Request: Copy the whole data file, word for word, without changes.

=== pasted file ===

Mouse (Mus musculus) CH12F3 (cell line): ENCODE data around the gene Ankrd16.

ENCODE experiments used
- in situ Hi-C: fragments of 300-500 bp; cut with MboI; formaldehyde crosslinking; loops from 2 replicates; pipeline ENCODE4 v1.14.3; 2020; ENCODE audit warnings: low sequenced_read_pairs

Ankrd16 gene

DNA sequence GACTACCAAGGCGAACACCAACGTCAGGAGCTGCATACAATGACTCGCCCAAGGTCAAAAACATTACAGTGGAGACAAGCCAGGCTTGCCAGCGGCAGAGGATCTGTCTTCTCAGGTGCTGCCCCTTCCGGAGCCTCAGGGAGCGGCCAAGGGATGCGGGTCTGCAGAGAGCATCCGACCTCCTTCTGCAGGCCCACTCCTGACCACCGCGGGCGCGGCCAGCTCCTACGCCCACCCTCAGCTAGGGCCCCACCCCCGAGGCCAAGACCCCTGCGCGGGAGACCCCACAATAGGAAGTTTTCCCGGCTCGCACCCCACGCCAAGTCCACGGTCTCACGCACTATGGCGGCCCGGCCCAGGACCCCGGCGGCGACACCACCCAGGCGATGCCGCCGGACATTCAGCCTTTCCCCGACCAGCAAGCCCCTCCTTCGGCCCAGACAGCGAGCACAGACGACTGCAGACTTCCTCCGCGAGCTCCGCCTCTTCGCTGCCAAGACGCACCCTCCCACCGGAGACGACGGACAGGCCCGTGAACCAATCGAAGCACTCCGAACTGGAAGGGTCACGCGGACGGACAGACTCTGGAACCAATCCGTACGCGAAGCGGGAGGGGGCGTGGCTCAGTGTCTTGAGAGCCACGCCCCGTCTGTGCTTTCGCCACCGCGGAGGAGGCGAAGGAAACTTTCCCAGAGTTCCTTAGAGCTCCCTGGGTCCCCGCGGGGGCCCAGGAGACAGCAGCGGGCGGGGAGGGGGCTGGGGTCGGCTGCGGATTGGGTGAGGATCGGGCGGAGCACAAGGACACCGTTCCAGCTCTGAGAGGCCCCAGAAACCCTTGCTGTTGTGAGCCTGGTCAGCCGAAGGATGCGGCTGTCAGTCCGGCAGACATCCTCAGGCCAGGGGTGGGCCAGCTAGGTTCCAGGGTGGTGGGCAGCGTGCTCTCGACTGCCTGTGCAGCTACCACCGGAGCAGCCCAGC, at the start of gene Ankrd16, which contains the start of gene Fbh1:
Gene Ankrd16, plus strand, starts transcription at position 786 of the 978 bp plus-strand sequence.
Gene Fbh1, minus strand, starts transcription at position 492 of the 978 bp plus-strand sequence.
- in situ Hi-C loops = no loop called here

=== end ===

Mouse (Mus musculus) CH12F3 (cell line): ENCODE data around the gene Ankrd16.

ENCODE experiments used
- in situ Hi-C: fragments of 300-500 bp; cut with MboI; formaldehyde crosslinking; loops from 2 replicates; pipeline ENCODE4 v1.14.3; 2020; ENCODE audit warnings: low sequenced_read_pairs

Ankrd16 gene

DNA sequence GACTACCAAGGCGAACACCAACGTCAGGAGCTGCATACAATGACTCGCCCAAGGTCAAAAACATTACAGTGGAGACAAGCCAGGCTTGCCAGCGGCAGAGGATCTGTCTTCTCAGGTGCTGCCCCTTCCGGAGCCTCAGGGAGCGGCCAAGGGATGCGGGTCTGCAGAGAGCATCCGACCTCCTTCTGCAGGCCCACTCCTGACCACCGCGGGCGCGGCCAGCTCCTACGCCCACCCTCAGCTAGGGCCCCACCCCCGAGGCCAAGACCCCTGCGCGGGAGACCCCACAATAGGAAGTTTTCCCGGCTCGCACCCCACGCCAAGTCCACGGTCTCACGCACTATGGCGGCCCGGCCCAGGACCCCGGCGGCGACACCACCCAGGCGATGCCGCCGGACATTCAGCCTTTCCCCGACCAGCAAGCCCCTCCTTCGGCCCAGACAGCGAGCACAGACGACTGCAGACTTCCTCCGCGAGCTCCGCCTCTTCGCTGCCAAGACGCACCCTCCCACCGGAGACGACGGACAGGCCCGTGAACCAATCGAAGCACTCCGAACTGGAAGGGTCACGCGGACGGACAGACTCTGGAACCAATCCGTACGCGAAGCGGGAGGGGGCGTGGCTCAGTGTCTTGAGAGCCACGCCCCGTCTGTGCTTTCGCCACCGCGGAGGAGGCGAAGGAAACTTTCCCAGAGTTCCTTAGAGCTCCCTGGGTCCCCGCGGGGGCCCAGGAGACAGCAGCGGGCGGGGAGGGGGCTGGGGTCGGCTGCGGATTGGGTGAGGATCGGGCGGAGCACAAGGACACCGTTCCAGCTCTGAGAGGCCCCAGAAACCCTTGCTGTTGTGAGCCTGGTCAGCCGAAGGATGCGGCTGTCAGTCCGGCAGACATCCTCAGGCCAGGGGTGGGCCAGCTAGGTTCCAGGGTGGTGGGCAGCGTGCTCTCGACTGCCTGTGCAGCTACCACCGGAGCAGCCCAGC, at the start of gene Ankrd16, which contains the start of gene Fbh1:
Gene Ankrd16, plus strand, starts transcription at position 786 of the 978 bp plus-strand sequence.
Gene Fbh1, minus strand, starts transcription at position 492 of the 978 bp plus-strand sequence.
- in situ Hi-C loops = no loop called here